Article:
World Health Organization (WHO) Chief Scientist Soumya Swaminathan addressing a news conference in Geneva, Switzerland (File image: Reuters)
There is no available data so far which suggests that the double mutant strain of coronavirus is resistant to vaccines, said Soumya Swaminathan, the Chief Scientist of the World Health Organisation (WHO), on May 10.
Swaminathan’s remarks came a day after sections of the Indian media reported her as saying that the double mutant is potentially resistant to the available vaccines.
Clarifying her view, the top WHO official told CNBC TV-18 that there is “no data” which suggests that the B.1.617 variant of coronavirus is capable of evading the immunity provided through the vaccines.
“All available vaccines reduce severity of infection,” Swaminathan told the news channel, adding that even if a person contracts COVID-19 after getting vaccinated, the infection is mild in most cases.
On being asked whether the double mutant has driven India’s second pandemic wave, Swaminathan said the interim data suggests the role of B.1.617 in the sharp spike in caseload. However, there is “not enough data” to completely establish the link.
“For now, it seems to be more contagious, causing more infections – but we do not have enough data. We look forward to that data coming out from India,” she said.
The WHO scientist also refrained from predicting when the peak of second wave in India could be seen. A number states which first showed increase “will now plateau”, but other states will rise, she said.
On vaccines, Swaminathan said she supports India’s demand for patent waiver.
“Lifting patent related restrictions is important. It is a first step, but certainly not enough. Vaccines are complex and difficult to manufacture as compared to simple drugs,” she said, adding that technology transfer is equally crucial.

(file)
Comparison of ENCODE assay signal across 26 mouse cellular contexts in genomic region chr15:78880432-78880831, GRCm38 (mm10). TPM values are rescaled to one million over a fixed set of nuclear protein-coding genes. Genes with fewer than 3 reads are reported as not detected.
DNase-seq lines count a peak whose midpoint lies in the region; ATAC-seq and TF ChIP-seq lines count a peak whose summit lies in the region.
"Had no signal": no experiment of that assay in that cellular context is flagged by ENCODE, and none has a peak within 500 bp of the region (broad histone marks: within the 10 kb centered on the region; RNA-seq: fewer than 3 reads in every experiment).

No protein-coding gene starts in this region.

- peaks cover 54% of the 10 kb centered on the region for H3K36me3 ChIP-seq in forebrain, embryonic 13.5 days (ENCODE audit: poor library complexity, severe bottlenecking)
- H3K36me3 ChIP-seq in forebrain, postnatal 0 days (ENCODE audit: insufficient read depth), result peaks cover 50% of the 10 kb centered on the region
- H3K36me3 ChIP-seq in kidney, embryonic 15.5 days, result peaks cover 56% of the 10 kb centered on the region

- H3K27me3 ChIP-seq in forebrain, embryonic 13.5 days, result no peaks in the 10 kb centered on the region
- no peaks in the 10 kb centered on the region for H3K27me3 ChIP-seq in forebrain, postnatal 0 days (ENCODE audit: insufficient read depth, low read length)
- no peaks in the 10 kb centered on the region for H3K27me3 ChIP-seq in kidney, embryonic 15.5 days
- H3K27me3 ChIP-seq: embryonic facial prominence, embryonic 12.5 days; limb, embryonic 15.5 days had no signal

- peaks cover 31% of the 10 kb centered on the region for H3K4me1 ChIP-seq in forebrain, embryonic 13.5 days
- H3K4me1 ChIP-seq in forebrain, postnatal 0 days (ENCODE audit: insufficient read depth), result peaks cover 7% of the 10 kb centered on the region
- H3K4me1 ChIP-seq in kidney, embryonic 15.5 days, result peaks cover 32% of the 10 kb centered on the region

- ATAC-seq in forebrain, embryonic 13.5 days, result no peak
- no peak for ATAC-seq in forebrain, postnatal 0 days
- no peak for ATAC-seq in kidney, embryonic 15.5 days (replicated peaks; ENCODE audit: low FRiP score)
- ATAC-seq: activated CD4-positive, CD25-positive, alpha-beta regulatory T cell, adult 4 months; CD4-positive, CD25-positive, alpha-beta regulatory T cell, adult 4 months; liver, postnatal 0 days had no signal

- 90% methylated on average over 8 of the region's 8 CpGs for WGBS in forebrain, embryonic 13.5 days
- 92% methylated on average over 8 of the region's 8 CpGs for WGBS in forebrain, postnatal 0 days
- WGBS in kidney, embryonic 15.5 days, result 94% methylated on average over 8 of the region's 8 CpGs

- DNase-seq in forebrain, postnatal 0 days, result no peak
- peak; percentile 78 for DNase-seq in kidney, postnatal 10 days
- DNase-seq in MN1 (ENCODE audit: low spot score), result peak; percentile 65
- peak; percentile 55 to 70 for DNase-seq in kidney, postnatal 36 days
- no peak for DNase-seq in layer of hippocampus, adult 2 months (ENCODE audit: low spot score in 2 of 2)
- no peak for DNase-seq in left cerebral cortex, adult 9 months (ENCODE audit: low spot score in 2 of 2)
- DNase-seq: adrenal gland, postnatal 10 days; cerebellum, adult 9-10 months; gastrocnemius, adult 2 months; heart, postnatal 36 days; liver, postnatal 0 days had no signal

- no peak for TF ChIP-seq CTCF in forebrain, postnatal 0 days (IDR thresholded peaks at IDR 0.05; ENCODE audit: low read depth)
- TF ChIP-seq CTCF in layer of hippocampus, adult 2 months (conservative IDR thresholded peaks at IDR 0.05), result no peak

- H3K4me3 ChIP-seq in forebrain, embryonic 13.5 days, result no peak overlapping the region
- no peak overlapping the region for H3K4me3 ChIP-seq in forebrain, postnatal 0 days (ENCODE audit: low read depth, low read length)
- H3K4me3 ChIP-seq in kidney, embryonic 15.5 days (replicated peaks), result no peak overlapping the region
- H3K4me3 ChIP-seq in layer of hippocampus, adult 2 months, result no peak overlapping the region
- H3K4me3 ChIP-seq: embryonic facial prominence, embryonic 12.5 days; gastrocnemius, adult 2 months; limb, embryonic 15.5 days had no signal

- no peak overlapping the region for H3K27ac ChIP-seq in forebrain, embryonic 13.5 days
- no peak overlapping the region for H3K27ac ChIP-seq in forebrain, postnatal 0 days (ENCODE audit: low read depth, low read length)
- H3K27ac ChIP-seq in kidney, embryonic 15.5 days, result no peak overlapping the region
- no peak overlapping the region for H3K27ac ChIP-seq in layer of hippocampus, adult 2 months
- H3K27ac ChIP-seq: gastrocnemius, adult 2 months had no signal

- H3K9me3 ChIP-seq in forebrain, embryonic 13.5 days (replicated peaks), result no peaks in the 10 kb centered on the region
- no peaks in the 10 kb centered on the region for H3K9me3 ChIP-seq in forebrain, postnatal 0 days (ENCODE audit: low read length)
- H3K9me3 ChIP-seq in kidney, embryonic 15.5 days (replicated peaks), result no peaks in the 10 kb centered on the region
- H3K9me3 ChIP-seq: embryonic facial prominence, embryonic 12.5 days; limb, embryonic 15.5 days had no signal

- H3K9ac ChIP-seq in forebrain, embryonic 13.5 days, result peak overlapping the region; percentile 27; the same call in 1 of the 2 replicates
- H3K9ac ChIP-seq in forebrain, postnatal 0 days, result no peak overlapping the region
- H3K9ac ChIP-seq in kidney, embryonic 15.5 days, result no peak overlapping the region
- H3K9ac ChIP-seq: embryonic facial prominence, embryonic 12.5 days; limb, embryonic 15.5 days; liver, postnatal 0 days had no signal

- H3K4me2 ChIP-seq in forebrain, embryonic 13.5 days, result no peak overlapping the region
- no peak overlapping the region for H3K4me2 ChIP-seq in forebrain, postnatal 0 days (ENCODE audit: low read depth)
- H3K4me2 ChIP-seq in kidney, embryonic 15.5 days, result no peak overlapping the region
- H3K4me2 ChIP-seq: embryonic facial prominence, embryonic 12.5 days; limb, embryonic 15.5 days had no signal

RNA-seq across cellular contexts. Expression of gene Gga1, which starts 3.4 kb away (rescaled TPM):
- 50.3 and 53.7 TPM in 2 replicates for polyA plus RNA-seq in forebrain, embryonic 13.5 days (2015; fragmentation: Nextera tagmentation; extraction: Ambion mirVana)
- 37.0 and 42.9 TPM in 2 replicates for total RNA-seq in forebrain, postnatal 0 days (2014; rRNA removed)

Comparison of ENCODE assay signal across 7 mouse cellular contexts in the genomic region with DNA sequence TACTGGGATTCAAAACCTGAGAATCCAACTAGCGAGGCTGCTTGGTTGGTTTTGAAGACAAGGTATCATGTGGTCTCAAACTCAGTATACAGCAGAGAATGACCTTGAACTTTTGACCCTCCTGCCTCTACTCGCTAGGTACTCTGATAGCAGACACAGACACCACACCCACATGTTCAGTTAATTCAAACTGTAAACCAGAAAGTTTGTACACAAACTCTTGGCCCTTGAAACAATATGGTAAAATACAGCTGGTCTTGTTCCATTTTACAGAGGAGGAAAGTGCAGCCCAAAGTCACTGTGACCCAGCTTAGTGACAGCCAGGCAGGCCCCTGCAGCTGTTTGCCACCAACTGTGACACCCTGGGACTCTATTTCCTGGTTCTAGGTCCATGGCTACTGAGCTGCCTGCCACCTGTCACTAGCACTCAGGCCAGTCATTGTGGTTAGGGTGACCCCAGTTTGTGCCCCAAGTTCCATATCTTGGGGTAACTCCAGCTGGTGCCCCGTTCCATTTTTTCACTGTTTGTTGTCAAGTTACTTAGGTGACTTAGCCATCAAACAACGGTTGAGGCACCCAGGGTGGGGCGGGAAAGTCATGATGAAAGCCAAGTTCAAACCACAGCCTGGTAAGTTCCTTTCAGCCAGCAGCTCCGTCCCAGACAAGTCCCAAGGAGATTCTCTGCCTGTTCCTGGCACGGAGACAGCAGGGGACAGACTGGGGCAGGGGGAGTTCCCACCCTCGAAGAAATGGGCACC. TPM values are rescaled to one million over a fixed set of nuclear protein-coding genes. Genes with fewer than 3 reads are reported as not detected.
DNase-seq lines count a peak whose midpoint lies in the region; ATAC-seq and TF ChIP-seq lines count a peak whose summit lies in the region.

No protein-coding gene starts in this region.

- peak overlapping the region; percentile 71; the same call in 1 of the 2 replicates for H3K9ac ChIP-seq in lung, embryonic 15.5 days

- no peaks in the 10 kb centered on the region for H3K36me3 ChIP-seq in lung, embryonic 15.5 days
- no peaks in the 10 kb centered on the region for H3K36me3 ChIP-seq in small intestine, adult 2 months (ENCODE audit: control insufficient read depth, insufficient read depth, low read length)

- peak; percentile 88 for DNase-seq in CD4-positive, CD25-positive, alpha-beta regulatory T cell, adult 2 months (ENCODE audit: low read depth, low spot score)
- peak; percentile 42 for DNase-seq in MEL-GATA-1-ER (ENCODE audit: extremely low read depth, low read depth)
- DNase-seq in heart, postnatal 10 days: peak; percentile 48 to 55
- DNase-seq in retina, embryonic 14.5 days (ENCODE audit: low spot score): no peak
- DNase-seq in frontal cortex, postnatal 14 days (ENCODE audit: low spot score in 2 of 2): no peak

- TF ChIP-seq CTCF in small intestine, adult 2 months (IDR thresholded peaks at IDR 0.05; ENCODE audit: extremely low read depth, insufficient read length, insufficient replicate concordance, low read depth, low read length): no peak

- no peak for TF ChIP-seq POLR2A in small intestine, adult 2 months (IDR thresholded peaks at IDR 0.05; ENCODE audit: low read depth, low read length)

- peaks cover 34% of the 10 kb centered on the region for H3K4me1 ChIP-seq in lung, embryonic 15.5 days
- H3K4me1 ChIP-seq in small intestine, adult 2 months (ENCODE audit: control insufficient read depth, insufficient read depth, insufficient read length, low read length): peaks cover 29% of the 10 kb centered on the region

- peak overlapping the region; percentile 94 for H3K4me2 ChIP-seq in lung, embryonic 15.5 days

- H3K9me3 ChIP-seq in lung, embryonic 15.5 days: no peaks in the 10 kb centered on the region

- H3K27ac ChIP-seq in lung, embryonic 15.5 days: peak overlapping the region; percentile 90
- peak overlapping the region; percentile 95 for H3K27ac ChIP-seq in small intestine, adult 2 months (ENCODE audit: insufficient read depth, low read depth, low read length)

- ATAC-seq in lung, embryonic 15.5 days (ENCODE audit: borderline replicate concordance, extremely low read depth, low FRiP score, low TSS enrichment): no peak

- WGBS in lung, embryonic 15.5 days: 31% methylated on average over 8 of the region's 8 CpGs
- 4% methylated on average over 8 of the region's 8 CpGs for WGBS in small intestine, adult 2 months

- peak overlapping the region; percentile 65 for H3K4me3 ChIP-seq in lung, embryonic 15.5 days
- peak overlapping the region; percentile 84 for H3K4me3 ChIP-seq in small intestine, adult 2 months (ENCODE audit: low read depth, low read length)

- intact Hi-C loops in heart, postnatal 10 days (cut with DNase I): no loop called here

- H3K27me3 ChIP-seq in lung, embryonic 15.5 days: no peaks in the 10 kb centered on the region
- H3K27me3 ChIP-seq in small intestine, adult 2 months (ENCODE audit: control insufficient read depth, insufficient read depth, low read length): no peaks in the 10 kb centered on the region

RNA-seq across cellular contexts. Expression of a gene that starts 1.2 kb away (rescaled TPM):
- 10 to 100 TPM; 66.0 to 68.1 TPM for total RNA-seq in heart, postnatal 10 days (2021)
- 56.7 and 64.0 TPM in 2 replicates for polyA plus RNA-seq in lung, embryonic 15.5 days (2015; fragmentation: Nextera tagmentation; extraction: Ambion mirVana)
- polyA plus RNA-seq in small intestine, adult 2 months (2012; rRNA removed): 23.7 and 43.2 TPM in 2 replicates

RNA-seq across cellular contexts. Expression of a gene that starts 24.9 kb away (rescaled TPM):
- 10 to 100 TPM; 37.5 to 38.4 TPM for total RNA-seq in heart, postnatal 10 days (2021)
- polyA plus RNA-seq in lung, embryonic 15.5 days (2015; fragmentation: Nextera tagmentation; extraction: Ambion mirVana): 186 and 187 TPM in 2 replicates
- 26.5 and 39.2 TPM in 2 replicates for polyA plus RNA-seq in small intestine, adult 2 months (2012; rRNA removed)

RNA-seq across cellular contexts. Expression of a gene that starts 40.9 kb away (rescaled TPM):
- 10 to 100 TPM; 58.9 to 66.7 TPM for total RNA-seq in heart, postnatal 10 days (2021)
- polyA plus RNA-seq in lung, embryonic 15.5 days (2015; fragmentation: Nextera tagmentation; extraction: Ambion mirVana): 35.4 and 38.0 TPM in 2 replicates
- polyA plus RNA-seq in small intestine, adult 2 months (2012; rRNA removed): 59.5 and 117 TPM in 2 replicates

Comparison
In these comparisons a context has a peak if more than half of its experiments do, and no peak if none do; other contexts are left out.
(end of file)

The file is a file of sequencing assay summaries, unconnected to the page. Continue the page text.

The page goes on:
“Vaccines take long time to develop. That’s why in addition to waiver of patent we need technology transfer. That’s the only way to scale up. It should be done in a transparent manner. The doses coming out of such agreement should be prioritised for COVAX and not private purchase,” she said.
Notably, COVAX is the initiative headed by WHO and Gavi vaccine alliance to supply the anti-COVID jabs to the low-income countries.
Swaminathan further told CNBC TV-18 that countries which have vaccinated a significant section of the population should not lower their guard.
Even if 60 percent is vaccinated, around 40 percent of population is still vulnerable to infection, she explained.
On the vaccination drive of India, Swaminathan said the country should be lauded for initially vaccinating the priority groups – healthcare workers and other frontline workers.
The WHO Chief Scientist, however, added that “countries need to have a forecast on vaccine supply”.
Around 150 countries around the world have begun the use of vaccines in their battle against COVID-19. While the approved vaccines have proven clinical efficacy, data emerging from the ongoing imminusation drives also show real world efficacy, Swaminathan said, adding that “over 90 percent real world efficacy” was seen in Israel – where more than half the population is vaccinated.